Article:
“But the public really doesn’t understand all that, General. When the media complains that we had 300,000 troops in Iraq at one point, we probably had less than 75,000 combat troops available, soldiers with rifles out on patrol. These front line troops all have to eat, clean their clothes, receive mail, work the computers, fix the airplanes, do the myriad jobs that keep things working. PSC’s, or their less dramatic counterpart, the contract vendor, have assumed many of these roles, rendering us, at least in my opinion and that of many of my colleagues, less responsive and more subject to a breakdown in the system, should the contracts be called into question.”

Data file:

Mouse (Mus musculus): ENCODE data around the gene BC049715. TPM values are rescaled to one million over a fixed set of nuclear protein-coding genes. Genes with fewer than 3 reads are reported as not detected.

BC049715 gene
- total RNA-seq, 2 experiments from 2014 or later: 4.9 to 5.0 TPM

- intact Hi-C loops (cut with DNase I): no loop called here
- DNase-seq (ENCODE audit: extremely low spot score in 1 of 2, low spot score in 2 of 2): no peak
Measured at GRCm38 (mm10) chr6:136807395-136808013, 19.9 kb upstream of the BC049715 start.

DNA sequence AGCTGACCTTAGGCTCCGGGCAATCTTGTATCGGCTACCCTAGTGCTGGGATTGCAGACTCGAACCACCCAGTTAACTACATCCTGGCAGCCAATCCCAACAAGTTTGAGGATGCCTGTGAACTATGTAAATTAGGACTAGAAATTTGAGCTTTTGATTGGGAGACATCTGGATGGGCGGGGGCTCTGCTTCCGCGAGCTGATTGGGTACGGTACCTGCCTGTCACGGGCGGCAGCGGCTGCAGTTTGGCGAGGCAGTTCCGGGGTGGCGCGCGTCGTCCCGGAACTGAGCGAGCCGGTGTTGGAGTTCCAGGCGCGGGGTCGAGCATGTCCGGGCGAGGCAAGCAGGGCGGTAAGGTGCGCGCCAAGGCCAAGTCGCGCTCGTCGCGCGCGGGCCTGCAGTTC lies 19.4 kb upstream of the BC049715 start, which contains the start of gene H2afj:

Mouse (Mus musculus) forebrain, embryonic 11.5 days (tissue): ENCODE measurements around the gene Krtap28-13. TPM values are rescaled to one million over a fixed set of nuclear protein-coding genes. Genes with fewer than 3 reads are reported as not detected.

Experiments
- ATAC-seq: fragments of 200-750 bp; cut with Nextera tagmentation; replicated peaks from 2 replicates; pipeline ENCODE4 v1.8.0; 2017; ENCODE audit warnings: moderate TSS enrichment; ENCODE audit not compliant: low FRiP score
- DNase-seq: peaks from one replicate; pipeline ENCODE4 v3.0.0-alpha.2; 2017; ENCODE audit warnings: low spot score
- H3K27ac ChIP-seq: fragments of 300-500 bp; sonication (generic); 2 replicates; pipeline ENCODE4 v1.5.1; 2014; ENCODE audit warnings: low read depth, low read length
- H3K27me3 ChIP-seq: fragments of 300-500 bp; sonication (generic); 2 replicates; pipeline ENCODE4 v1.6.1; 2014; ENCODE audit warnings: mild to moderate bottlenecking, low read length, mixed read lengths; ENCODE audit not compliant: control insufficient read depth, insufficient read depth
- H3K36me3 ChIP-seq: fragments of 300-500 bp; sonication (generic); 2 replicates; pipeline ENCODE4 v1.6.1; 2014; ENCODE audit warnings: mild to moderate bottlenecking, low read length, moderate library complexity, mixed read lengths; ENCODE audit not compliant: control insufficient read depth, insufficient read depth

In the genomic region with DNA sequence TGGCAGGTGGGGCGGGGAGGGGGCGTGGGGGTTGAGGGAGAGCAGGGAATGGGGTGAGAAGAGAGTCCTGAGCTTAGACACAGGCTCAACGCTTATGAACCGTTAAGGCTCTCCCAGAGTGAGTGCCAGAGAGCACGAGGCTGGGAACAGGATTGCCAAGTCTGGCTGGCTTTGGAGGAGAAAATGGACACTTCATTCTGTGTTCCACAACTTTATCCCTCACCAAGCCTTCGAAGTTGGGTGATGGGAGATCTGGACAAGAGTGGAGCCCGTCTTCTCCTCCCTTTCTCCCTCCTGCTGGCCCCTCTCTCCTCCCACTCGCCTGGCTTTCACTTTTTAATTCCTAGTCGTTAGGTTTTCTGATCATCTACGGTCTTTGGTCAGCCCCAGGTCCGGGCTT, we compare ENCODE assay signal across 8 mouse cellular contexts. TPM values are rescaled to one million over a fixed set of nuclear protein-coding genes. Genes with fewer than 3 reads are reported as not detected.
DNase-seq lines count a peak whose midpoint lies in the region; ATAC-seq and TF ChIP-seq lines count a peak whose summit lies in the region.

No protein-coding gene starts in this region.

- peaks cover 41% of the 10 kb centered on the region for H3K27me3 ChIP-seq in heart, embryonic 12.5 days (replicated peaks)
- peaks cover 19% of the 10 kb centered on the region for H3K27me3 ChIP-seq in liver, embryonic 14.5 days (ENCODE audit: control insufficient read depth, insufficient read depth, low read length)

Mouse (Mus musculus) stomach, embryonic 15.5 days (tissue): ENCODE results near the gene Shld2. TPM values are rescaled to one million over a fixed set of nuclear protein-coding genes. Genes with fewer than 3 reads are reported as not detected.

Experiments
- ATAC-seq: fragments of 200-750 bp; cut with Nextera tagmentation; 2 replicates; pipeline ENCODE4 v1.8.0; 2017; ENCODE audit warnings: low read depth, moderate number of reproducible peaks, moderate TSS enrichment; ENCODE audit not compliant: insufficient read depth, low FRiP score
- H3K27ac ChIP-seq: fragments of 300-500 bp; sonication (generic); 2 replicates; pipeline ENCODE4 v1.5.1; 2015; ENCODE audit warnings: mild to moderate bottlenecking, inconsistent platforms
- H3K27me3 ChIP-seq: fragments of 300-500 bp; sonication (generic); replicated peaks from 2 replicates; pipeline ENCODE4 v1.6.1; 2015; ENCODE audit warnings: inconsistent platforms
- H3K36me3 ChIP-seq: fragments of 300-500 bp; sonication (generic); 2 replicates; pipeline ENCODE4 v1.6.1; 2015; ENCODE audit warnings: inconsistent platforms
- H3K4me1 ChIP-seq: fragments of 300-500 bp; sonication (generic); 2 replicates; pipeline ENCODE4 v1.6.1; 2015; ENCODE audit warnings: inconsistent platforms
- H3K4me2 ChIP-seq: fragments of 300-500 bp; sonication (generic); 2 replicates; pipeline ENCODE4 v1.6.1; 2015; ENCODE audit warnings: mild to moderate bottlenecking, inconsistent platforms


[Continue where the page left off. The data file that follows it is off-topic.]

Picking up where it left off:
Culpepper continued his review. “Enter PSC’s, private security companies. The British hired the Prussian and German mercenaries to fight with them against the colonies during the Revolutionary War. The practice has been going on for centuries. America is now doing it with home-grown security firms. For the most part, they’re staffed with former military troopers, but that’s not the end of the story. The important point to consider is that they’re now performed by private firms, run by civilians, responsible to no single nation, corporation, or entity. They’re responsible to shareholders. They have, in fact, become extremely multi-national in their make-up, especially at the senior levels. Their bottom line is the quarterly profit and loss statement, not the security of the nation. Certainly, I don’t mean to impugn the majority of their staff any more than I meant to discredit the president this morning. They have various types of associates, as I believe their staff members are called, who are loyal to their American oath, but PSC’s have begun to do business with many nations and that fact cannot be overlooked. The question becomes, when push comes to shove, to whom do they owe their loyalty? We all know that today’s international ally is tomorrow’s opposition. How many Asian or Middle Eastern wars have been fought where America had armed both sides over the previous decades?”